Properly managing your Linux server security includes implementing regular software patches to address emerging vulnerabilities. Unfortunately, many Linux users neglect to put these patches into action. Without prompt updates, software can become exploitable and easy for hackers to use to gain access.

A wide variety of accessible options allow you to update Linux while using Ubuntu. These include command lines and the Ubuntu Update Manager.

To update via command line, use:

“apt-get update:”

This command will list the available packages. It also can provide information on their latest versions. In order to install these packages, you’ll want to use:

“apt-get upgrade:”

With the Ubuntu Update Manager, the process looks a little different. When using versions 18.0.4 or later, the first step involves clicking on the Show Applications icon in the bottom left corner of the desktop. From there, simply search for “Update Manager.”

4. Enable Automatic Updates

This best practice goes hand-in-hand with our last suggestion for greater Linux server security. If you struggle with handling a myriad of necessary security updates, consider implementing an automatic approach. Enabling automatic updates ensures that software security measures remain current, even when you neglect to pursue necessary updates because you’re occupied by other concerns.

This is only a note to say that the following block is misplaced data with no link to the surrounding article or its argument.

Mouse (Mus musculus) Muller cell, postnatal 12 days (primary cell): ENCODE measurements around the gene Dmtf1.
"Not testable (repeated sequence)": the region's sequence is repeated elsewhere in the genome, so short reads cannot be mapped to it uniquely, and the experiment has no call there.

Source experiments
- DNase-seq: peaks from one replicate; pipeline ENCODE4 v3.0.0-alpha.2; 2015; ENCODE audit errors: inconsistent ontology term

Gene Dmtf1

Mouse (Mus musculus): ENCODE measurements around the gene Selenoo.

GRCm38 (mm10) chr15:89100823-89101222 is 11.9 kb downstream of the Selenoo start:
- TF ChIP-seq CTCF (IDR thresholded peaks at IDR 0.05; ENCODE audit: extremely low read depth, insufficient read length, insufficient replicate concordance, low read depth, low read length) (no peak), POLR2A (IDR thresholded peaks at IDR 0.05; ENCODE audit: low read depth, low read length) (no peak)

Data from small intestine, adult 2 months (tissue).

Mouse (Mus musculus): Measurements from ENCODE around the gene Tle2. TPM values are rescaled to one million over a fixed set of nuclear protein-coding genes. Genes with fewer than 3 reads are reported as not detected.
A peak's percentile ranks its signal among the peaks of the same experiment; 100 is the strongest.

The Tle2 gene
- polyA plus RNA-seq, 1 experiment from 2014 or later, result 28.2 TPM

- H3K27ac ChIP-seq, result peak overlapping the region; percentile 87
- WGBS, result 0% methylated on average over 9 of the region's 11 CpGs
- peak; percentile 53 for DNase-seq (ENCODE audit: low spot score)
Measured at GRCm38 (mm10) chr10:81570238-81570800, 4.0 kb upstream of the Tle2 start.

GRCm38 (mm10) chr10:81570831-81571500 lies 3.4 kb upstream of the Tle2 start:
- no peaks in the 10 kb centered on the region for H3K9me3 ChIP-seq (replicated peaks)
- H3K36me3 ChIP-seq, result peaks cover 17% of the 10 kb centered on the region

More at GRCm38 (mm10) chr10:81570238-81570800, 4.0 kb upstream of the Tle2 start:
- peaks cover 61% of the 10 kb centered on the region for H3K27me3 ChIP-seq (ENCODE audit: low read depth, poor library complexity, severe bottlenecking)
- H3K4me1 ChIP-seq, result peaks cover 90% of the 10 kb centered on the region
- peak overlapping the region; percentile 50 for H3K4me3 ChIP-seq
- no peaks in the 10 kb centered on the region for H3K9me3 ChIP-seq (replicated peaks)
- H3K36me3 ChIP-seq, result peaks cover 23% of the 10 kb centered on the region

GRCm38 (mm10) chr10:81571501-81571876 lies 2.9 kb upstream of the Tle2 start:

A variety of options are available for enabling automatic updates. Your choice will largely depend on software selection. For GNOME users, simply:

  • Open the System Menu,
  • Select Administration,
  • Navigate to Update Manager and choose Settings.

Next, open the Updates tab. There, you’ll find a setting that allows you to install security updates without the need for notification.

Another available option is using the unattended upgrades feature for Debian. This keeps the system updated when you cannot do so yourself but requires some element of monitoring. If you opt for unattended upgrades, begin by installing the package:

“sudo apt-get install unattended-upgrades”

Then enable the package:

“sudo dpkg-reconfigure --priority=low unattended-upgrades”

To monitor via email, install the apt-listchanges package. This can be configured to ensure that you receive prompt email alerts as updates occur. Get started with this command:

“# apt-get install unattended-upgrades apt-listchanges”

5. Avoid Unnecessary Software

New software can be tempting to implement, but not all web services are truly necessary. Each additional program provides yet another opportunity to expose your server to potential problems down the road.

While it’s tempting to add new, exciting software when it’s first available, this approach could lead to considerable security concerns in the long run. Over time, even the most efficient systems can become bogged down and bloated from unused, impractical, or redundant programs. It’s wise to do a system-wide audit of all software at least once a year. By making this simple commitment, you can optimize your server and keep it running at peak efficiency, even as you add new programs.